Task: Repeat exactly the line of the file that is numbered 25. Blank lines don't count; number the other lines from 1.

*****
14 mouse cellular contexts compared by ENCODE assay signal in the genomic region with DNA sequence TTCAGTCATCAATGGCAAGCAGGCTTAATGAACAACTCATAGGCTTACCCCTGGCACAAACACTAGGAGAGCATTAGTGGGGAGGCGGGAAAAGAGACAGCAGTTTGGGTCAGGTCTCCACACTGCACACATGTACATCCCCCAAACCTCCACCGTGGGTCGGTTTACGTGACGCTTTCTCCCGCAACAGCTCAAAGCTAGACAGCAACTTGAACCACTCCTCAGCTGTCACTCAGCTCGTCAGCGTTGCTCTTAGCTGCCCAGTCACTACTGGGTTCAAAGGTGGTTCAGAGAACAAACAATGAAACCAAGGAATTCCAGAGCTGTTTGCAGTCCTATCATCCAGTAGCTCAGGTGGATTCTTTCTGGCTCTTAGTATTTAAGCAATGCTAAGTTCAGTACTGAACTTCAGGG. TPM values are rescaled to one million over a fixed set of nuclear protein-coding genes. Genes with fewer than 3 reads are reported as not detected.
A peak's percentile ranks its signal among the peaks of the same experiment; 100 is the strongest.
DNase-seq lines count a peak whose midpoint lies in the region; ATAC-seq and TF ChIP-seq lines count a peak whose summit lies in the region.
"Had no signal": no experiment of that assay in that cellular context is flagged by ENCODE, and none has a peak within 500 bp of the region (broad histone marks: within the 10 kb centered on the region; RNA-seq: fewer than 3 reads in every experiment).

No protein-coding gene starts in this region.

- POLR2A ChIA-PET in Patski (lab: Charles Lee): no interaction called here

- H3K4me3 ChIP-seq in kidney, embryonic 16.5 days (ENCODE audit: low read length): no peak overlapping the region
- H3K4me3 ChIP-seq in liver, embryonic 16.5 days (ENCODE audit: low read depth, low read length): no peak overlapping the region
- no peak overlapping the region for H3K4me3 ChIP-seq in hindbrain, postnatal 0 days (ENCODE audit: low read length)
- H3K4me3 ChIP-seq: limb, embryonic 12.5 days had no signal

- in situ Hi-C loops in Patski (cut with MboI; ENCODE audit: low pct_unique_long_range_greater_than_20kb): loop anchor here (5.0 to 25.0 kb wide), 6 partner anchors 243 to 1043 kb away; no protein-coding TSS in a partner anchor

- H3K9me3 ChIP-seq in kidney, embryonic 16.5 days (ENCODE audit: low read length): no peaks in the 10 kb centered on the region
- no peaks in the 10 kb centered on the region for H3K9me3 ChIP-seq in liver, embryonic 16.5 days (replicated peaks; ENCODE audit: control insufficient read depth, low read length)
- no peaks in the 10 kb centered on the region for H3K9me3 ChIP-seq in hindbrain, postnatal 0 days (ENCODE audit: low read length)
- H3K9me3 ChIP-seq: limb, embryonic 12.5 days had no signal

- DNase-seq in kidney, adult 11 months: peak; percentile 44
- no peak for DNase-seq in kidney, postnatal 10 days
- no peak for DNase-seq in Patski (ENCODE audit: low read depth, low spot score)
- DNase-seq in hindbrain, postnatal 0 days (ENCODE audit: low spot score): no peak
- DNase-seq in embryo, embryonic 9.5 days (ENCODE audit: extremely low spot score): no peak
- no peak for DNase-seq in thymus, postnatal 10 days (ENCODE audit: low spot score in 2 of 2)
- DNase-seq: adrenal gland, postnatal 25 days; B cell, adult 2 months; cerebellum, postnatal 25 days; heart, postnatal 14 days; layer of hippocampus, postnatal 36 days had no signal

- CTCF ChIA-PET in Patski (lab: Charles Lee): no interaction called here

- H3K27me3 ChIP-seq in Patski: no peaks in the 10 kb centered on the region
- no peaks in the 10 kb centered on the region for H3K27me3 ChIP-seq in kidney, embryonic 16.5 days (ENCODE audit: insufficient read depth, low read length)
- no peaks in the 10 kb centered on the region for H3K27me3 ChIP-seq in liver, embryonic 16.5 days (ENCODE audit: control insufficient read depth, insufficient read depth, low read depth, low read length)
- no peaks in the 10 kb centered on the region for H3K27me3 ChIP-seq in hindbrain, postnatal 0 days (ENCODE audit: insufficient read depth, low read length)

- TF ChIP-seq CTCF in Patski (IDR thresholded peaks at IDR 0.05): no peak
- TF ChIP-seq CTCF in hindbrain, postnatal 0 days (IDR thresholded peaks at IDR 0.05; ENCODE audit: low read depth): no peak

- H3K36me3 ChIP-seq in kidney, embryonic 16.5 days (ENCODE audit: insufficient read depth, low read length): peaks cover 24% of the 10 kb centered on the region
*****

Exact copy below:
- no peaks in the 10 kb centered on the region for H3K27me3 ChIP-seq in kidney, embryonic 16.5 days (ENCODE audit: insufficient read depth, low read length)